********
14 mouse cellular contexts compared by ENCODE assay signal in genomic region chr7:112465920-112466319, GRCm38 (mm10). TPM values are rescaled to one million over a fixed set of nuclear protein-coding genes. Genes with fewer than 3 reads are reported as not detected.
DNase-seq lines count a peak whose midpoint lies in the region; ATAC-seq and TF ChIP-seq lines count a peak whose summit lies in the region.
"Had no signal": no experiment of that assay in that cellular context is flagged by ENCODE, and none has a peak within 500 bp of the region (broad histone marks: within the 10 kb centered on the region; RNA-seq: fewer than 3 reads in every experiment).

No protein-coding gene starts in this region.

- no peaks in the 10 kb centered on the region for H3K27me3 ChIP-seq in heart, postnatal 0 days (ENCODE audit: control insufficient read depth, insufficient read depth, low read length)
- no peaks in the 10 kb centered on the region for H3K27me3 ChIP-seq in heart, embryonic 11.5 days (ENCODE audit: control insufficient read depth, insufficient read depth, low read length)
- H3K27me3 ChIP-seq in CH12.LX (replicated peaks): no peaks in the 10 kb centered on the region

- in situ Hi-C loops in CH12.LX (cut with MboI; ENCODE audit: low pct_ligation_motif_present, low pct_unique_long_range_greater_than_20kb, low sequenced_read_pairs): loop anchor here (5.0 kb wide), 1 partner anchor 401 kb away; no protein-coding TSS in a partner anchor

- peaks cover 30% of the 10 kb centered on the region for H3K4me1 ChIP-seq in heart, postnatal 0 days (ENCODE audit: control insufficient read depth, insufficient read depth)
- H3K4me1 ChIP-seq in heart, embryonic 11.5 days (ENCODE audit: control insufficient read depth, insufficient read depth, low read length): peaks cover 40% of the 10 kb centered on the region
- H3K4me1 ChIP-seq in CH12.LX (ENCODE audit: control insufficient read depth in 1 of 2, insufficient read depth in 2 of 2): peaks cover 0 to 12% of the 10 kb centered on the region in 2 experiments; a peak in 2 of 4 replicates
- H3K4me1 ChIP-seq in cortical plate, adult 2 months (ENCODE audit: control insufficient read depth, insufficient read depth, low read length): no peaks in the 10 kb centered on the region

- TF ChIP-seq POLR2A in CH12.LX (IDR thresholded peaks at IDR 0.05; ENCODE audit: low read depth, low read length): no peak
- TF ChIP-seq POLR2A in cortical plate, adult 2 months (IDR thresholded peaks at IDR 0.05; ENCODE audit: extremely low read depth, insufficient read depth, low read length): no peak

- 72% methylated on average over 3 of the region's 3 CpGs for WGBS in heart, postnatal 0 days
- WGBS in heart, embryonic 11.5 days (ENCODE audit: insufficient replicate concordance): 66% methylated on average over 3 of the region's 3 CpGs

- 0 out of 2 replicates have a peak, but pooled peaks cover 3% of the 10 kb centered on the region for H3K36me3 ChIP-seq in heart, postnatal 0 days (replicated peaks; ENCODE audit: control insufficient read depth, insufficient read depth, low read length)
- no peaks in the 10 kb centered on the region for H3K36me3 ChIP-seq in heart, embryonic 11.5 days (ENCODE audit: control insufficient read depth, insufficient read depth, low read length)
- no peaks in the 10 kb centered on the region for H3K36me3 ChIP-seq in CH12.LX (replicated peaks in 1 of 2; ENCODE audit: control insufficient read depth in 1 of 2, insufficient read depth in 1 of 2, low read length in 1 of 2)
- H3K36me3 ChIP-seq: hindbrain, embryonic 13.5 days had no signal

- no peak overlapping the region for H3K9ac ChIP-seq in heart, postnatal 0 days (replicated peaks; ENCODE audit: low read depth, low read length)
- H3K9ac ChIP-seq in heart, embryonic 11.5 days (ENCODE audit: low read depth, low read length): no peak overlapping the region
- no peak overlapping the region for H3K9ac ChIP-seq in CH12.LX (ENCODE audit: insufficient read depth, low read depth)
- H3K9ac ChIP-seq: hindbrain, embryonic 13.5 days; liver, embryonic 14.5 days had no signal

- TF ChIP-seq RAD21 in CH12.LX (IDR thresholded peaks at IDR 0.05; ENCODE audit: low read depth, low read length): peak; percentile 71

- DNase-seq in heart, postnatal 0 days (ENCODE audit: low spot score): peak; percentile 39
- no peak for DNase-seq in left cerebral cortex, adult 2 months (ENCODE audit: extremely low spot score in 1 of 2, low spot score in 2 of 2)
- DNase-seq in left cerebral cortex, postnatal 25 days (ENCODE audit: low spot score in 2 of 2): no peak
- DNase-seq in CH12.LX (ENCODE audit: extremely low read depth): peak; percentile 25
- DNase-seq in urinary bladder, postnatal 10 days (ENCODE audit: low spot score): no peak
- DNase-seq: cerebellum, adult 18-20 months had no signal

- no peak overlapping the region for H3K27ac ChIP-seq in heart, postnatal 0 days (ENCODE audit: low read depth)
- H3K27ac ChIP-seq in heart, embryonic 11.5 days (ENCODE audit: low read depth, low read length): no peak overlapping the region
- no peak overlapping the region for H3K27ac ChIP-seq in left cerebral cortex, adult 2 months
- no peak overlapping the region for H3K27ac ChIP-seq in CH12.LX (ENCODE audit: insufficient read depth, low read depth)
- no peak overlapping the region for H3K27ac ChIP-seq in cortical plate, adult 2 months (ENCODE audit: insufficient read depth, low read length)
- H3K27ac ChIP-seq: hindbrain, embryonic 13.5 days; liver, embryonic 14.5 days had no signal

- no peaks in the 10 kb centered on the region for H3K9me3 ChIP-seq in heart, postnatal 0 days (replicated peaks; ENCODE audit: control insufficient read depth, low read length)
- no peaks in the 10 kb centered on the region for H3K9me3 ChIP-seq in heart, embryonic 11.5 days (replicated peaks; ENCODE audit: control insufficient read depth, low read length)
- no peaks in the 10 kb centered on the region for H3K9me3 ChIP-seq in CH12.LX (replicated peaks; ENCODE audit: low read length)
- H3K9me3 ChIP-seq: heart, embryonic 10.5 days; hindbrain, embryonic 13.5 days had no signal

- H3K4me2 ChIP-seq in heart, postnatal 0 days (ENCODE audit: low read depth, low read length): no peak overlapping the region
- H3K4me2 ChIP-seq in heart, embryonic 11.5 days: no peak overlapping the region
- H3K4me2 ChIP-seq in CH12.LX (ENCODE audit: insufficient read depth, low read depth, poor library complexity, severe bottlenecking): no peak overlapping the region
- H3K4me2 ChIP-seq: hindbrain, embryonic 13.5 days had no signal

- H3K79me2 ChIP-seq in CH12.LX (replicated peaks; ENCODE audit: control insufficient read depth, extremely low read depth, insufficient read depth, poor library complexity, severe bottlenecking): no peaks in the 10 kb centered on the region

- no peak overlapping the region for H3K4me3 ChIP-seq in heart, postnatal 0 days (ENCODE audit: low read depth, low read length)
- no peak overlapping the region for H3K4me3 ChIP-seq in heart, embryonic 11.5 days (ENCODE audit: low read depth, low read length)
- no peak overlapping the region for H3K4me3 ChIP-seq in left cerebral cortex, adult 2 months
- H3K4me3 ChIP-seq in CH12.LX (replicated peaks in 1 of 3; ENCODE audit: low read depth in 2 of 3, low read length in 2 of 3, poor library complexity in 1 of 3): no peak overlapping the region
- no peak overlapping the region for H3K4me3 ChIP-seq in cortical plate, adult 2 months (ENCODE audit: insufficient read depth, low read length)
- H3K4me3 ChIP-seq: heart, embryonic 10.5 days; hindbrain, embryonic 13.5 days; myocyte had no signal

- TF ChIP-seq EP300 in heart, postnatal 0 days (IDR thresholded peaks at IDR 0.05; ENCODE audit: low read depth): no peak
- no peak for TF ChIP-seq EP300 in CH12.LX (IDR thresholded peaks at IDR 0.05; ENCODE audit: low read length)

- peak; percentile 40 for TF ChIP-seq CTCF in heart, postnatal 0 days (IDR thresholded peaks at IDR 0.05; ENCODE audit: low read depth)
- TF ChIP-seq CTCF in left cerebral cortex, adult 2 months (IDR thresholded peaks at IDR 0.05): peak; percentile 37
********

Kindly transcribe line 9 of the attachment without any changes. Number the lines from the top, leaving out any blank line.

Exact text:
- peaks cover 30% of the 10 kb centered on the region for H3K4me1 ChIP-seq in heart, postnatal 0 days (ENCODE audit: control insufficient read depth, insufficient read depth)